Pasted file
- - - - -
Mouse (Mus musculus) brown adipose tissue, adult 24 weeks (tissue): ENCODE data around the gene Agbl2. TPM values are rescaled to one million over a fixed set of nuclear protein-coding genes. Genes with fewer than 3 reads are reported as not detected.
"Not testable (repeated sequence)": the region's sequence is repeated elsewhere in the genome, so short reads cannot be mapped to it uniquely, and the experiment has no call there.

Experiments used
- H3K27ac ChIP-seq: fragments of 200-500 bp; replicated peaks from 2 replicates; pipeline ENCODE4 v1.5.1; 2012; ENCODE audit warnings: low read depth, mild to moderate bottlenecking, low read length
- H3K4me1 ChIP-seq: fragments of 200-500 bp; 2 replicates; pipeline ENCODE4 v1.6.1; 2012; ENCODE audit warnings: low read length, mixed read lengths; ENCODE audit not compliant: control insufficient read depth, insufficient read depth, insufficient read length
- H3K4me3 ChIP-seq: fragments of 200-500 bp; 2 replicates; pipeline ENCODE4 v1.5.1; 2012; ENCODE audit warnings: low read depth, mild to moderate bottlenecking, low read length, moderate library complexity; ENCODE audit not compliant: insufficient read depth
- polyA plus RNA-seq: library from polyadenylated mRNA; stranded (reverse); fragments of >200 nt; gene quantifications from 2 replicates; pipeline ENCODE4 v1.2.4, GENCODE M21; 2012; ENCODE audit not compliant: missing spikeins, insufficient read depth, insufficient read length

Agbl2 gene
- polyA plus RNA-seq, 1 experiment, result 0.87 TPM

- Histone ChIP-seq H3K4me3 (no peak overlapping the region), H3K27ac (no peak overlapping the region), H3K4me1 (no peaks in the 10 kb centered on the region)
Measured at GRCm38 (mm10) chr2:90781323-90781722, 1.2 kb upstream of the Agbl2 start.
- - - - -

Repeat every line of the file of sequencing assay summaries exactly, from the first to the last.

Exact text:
Mouse (Mus musculus) brown adipose tissue, adult 24 weeks (tissue): ENCODE data around the gene Agbl2. TPM values are rescaled to one million over a fixed set of nuclear protein-coding genes. Genes with fewer than 3 reads are reported as not detected.
"Not testable (repeated sequence)": the region's sequence is repeated elsewhere in the genome, so short reads cannot be mapped to it uniquely, and the experiment has no call there.

Experiments used
- H3K27ac ChIP-seq: fragments of 200-500 bp; replicated peaks from 2 replicates; pipeline ENCODE4 v1.5.1; 2012; ENCODE audit warnings: low read depth, mild to moderate bottlenecking, low read length
- H3K4me1 ChIP-seq: fragments of 200-500 bp; 2 replicates; pipeline ENCODE4 v1.6.1; 2012; ENCODE audit warnings: low read length, mixed read lengths; ENCODE audit not compliant: control insufficient read depth, insufficient read depth, insufficient read length
- H3K4me3 ChIP-seq: fragments of 200-500 bp; 2 replicates; pipeline ENCODE4 v1.5.1; 2012; ENCODE audit warnings: low read depth, mild to moderate bottlenecking, low read length, moderate library complexity; ENCODE audit not compliant: insufficient read depth
- polyA plus RNA-seq: library from polyadenylated mRNA; stranded (reverse); fragments of >200 nt; gene quantifications from 2 replicates; pipeline ENCODE4 v1.2.4, GENCODE M21; 2012; ENCODE audit not compliant: missing spikeins, insufficient read depth, insufficient read length

Agbl2 gene
- polyA plus RNA-seq, 1 experiment, result 0.87 TPM

- Histone ChIP-seq H3K4me3 (no peak overlapping the region), H3K27ac (no peak overlapping the region), H3K4me1 (no peaks in the 10 kb centered on the region)
Measured at GRCm38 (mm10) chr2:90781323-90781722, 1.2 kb upstream of the Agbl2 start.